- Fernand Léger
Signed LÉGER (lower left); titled signed and dated Les Usines F.LÉGER 1918 on the reverse
Oil on canvas
Solomon R. Guggenheim, New York (by 1938 and until at least 1958)
Stephan Hahn, New York
Galerie des Maîtres, Zug
Acquired from the above on November 12, 1968
New York, The Solomon R. Guggenheim Museum, 1938-1958 (on loan)
Rome, Galleria Nazionale d’Arte Moderna, Léger, 1957-58
Paris, Musée des Arts Décoratifs, Collections du musée Solomon R. Guggenheim, 1958, no. 25
New York, Sidney Janis Gallery, Léger, 1961, no. 1
London, The Tate Gallery, Léger and Purist Paris, 1970, no. 5
Atlanta, High Museum of Art, 1987 (on loan)
Christian Zervos, Cahiers d’Art, vols. 3-4, Paris, 1933, illustrated
Guido Le Noci, Fernand Léger. Sa vie, son oeuvre, son rêve, Milan, 1971
Peter de Francia, Léger, New Haven and London, 1983, no. 312, illustrated p. 51
Georges Bauquier, Fernand Léger, Catalogue raisonné, 1903-1919, Paris, 1990, no. 125, illustrated p. 227 (catalogued with the measurements 62 by 53.5 cm)
Les Usines is Léger's pictorial exaltation of the modern age. Created shortly after the end of the First World War, it is a gleaming symbol of technological progress in an age of rapid industrialization. At the time Léger painted this work, the prevailing philosophy in war-torn Europe was focused on the rebuilding of nations. The theme of a factory – the center of industrialization – was the perfect incarnation of this sentiment, and Léger has rendered it here with a sense of robustness befitting the energy and determination of the time (see fig. 1).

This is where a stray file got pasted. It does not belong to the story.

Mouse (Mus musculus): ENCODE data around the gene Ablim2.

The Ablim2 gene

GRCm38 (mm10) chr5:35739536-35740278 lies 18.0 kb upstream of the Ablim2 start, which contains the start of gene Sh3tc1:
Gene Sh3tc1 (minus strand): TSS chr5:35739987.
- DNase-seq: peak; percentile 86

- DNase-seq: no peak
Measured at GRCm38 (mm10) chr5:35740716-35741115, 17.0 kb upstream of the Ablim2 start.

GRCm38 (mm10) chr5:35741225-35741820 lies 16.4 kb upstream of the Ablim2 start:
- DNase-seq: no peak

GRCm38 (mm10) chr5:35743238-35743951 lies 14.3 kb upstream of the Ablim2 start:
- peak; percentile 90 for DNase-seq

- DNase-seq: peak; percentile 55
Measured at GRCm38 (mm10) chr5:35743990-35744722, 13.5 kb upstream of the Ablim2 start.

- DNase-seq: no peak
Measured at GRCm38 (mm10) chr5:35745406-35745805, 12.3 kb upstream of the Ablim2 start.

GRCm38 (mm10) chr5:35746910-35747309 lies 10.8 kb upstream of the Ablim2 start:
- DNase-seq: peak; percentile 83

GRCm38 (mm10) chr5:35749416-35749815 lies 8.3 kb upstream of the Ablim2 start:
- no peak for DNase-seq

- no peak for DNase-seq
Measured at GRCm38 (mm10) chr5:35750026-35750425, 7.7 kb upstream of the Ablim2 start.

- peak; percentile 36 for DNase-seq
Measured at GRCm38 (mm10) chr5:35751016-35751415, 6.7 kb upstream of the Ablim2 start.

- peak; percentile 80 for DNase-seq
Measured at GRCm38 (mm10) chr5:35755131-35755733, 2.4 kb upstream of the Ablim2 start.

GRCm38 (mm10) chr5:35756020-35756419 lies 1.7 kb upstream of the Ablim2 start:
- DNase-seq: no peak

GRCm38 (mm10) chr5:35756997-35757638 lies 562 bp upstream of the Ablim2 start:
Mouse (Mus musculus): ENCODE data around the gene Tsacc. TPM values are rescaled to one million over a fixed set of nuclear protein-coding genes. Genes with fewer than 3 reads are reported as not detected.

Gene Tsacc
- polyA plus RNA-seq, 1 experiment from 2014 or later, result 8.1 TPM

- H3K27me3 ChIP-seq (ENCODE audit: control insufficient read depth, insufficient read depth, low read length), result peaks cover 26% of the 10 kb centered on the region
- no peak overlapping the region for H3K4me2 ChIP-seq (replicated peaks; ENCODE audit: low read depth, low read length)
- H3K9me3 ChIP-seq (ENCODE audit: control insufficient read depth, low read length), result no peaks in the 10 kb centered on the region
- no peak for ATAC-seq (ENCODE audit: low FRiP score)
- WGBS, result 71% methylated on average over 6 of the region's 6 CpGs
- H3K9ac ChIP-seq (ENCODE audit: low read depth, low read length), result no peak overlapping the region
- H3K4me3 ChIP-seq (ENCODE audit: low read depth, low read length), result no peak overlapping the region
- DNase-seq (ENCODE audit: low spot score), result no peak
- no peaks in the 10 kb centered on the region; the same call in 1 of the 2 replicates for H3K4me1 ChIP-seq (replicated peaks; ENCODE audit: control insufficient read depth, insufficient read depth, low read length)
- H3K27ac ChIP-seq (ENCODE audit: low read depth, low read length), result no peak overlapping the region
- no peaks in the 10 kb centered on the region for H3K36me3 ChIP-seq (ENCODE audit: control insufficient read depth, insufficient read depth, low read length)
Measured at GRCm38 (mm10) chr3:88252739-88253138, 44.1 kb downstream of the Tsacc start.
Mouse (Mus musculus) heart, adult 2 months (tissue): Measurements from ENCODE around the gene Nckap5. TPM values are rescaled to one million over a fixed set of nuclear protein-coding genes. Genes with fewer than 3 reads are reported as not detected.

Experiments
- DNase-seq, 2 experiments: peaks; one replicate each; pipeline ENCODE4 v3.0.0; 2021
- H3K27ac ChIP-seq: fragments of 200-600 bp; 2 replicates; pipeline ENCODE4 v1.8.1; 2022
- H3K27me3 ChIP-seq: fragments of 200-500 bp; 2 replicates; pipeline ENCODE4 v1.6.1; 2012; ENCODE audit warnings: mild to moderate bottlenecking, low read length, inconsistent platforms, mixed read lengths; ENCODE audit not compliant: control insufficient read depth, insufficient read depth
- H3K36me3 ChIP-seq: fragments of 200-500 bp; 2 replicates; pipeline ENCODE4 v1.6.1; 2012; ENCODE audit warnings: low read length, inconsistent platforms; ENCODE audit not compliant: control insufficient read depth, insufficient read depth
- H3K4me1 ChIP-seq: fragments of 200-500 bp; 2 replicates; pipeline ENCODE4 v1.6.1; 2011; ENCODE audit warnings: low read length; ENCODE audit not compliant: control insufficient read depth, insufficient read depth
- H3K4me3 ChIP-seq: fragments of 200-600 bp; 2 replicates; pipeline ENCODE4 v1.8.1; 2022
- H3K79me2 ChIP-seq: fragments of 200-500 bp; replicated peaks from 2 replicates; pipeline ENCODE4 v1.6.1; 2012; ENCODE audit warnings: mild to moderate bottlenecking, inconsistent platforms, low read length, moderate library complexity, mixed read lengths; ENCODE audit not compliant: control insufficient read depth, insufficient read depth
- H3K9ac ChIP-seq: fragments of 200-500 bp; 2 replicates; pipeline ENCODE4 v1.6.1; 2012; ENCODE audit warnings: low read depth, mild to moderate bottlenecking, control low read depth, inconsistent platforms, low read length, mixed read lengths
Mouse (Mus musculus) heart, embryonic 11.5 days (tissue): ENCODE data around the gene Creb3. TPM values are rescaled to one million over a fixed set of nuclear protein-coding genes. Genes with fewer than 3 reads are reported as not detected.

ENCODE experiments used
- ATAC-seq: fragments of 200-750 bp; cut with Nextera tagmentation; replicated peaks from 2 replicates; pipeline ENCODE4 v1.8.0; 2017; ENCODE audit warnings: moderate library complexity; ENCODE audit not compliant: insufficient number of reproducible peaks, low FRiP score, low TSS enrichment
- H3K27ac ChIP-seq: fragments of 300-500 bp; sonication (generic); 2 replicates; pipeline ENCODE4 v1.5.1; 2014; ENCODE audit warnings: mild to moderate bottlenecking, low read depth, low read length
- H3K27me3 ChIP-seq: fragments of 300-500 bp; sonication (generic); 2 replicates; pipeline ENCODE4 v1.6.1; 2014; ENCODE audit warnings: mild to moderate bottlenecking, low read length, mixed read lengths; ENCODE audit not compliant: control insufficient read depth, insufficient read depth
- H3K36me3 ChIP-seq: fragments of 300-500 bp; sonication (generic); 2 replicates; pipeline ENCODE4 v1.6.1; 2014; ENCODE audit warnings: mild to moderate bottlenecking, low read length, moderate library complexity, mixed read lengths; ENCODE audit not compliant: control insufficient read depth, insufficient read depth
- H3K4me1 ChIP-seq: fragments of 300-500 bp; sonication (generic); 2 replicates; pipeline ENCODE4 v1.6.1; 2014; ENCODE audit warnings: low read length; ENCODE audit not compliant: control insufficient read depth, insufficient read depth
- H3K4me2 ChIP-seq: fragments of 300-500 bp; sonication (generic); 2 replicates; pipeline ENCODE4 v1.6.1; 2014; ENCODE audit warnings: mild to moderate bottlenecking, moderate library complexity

The composition is painted with a vibrant palette of primary colors that Léger carried over from the Contraste de Formes series that had occupied him during the war (see fig. 2). The aesthetic of Les Usines, though, is much more representational than any of his pre-war pictures. After witnessing the atrocities of battle and the brutal destruction of the familiar world, Léger felt that abstraction was no longer an appropriate style for his art. Instead, he began to concentrate much more on identifiable forms, like the towering smoke stack here that rises from the center of the composition. Although this picture is by no means a realistic representation of its subject matter, it is filled with elements that all appear to be in motion – like the smoke plumes in he upper right corner – and that conveying the sense of production. Years later, he would explain this change in his artistic priorities: “It was those four years [of World War I] which threw me suddenly into a blinding reality that was entirely new to me… Suddenly I found myself on an equal footing with the whole French people. Posted to the sappers, my new comrades were miners, laborers, artisans who worked in wood or metal. I discovered the people of France. And at the same time I was suddenly stunned by the sight of the open breach of a .75 cannon in full sunlight, confronted with the play of light on white metal. It needed nothing more than this for me to forget the abstract art of 1912-13” (Fernand Léger, in Arts, Paris, 1949).